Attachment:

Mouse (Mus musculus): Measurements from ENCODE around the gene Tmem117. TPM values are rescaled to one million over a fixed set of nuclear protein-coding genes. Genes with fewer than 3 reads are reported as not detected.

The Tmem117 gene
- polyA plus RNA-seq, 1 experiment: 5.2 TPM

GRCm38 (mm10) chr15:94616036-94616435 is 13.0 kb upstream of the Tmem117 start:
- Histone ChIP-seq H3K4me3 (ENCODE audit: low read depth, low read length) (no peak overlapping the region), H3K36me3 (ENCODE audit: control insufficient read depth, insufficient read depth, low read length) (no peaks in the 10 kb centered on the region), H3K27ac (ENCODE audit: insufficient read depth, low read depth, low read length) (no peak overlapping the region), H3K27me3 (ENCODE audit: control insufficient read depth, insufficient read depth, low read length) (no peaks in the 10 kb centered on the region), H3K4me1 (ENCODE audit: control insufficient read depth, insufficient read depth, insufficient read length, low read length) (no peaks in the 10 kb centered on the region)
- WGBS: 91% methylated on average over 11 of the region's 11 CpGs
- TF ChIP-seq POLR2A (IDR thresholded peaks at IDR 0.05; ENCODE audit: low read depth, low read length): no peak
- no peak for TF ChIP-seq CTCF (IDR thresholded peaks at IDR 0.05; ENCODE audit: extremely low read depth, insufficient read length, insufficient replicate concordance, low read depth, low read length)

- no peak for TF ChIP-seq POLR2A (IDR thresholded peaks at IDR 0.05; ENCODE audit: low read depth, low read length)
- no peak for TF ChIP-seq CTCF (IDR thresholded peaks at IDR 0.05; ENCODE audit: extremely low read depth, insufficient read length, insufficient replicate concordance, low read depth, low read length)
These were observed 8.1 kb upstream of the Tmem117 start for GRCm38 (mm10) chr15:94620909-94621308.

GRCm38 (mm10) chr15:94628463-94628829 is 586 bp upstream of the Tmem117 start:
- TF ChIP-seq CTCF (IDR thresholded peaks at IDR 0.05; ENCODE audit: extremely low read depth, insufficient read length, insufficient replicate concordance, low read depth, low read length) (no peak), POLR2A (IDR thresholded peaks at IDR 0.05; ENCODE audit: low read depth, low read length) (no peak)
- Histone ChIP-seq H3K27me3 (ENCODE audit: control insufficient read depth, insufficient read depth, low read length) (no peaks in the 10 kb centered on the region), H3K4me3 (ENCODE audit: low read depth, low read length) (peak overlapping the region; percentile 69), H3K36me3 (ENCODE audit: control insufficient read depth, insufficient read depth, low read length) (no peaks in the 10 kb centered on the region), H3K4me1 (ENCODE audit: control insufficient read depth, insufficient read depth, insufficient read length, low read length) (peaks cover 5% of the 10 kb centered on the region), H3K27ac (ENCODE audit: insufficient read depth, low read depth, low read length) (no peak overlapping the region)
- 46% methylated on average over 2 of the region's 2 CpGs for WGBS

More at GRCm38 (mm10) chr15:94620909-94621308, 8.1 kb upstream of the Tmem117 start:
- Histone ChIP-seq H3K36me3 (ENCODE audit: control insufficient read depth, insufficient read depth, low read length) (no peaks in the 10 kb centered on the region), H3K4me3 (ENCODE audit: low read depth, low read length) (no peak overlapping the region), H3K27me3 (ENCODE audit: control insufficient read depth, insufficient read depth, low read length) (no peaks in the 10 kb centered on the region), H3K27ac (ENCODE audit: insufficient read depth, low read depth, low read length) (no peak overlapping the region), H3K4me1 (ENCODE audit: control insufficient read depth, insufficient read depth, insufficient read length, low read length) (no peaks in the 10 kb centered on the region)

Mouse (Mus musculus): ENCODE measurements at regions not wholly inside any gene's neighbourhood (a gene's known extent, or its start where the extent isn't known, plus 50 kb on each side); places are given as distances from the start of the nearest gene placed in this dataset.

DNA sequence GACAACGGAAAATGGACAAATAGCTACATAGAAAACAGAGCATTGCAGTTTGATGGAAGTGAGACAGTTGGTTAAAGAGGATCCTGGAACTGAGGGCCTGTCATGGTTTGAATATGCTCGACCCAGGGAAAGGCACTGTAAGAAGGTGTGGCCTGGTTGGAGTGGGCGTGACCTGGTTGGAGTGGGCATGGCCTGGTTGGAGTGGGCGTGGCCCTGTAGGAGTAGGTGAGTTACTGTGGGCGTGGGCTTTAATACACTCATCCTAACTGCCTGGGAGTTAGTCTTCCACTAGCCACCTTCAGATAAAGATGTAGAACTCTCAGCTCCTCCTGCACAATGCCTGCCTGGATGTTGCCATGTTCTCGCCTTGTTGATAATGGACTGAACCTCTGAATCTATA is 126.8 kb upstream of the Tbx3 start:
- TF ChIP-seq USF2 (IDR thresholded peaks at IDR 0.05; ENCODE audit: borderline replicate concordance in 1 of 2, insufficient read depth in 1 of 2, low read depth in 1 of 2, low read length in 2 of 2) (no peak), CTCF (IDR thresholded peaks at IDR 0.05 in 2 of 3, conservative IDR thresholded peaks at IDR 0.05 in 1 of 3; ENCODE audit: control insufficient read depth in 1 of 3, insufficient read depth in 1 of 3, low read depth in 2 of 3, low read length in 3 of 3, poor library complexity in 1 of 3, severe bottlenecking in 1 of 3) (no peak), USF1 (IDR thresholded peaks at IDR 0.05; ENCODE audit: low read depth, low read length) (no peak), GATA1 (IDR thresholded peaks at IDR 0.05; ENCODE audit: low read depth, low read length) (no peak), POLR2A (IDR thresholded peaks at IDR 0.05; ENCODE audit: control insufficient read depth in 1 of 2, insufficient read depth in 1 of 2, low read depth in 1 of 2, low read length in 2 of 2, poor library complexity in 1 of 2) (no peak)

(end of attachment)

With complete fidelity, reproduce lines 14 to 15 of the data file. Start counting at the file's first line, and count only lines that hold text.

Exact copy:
- Histone ChIP-seq H3K27me3 (ENCODE audit: control insufficient read depth, insufficient read depth, low read length) (no peaks in the 10 kb centered on the region), H3K4me3 (ENCODE audit: low read depth, low read length) (peak overlapping the region; percentile 69), H3K36me3 (ENCODE audit: control insufficient read depth, insufficient read depth, low read length) (no peaks in the 10 kb centered on the region), H3K4me1 (ENCODE audit: control insufficient read depth, insufficient read depth, insufficient read length, low read length) (peaks cover 5% of the 10 kb centered on the region), H3K27ac (ENCODE audit: insufficient read depth, low read depth, low read length) (no peak overlapping the region)
- 46% methylated on average over 2 of the region's 2 CpGs for WGBS